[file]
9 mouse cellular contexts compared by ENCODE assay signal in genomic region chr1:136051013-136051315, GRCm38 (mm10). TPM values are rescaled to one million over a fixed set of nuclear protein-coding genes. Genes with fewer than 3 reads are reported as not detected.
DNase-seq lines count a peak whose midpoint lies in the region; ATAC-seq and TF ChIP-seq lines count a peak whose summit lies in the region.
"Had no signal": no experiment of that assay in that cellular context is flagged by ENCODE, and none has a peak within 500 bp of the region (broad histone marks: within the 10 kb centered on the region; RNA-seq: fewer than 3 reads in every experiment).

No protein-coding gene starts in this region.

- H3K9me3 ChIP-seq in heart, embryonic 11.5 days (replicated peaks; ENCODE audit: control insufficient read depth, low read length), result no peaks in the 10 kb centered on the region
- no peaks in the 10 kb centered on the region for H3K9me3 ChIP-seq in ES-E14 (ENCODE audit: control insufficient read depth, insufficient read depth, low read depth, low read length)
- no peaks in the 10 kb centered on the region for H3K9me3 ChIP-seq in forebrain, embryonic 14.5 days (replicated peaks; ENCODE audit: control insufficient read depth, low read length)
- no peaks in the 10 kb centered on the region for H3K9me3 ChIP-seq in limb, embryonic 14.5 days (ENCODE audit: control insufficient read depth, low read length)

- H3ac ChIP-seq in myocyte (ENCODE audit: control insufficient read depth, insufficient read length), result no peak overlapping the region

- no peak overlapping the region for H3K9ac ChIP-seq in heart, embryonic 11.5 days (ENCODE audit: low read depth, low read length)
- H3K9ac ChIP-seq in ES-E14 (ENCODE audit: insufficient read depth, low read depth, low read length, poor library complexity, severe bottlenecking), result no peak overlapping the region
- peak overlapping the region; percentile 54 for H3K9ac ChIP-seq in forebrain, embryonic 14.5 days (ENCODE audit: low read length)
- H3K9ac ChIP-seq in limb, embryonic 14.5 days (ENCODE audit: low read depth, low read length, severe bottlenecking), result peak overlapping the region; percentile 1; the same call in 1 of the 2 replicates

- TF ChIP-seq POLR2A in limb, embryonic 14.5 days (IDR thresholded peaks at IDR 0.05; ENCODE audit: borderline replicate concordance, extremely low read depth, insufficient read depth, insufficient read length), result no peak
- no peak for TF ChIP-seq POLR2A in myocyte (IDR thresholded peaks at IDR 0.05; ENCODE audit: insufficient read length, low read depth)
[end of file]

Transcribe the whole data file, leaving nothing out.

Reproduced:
9 mouse cellular contexts compared by ENCODE assay signal in genomic region chr1:136051013-136051315, GRCm38 (mm10). TPM values are rescaled to one million over a fixed set of nuclear protein-coding genes. Genes with fewer than 3 reads are reported as not detected.
DNase-seq lines count a peak whose midpoint lies in the region; ATAC-seq and TF ChIP-seq lines count a peak whose summit lies in the region.
"Had no signal": no experiment of that assay in that cellular context is flagged by ENCODE, and none has a peak within 500 bp of the region (broad histone marks: within the 10 kb centered on the region; RNA-seq: fewer than 3 reads in every experiment).

No protein-coding gene starts in this region.

- H3K9me3 ChIP-seq in heart, embryonic 11.5 days (replicated peaks; ENCODE audit: control insufficient read depth, low read length), result no peaks in the 10 kb centered on the region
- no peaks in the 10 kb centered on the region for H3K9me3 ChIP-seq in ES-E14 (ENCODE audit: control insufficient read depth, insufficient read depth, low read depth, low read length)
- no peaks in the 10 kb centered on the region for H3K9me3 ChIP-seq in forebrain, embryonic 14.5 days (replicated peaks; ENCODE audit: control insufficient read depth, low read length)
- no peaks in the 10 kb centered on the region for H3K9me3 ChIP-seq in limb, embryonic 14.5 days (ENCODE audit: control insufficient read depth, low read length)

- H3ac ChIP-seq in myocyte (ENCODE audit: control insufficient read depth, insufficient read length), result no peak overlapping the region

- no peak overlapping the region for H3K9ac ChIP-seq in heart, embryonic 11.5 days (ENCODE audit: low read depth, low read length)
- H3K9ac ChIP-seq in ES-E14 (ENCODE audit: insufficient read depth, low read depth, low read length, poor library complexity, severe bottlenecking), result no peak overlapping the region
- peak overlapping the region; percentile 54 for H3K9ac ChIP-seq in forebrain, embryonic 14.5 days (ENCODE audit: low read length)
- H3K9ac ChIP-seq in limb, embryonic 14.5 days (ENCODE audit: low read depth, low read length, severe bottlenecking), result peak overlapping the region; percentile 1; the same call in 1 of the 2 replicates

- TF ChIP-seq POLR2A in limb, embryonic 14.5 days (IDR thresholded peaks at IDR 0.05; ENCODE audit: borderline replicate concordance, extremely low read depth, insufficient read depth, insufficient read length), result no peak
- no peak for TF ChIP-seq POLR2A in myocyte (IDR thresholded peaks at IDR 0.05; ENCODE audit: insufficient read length, low read depth)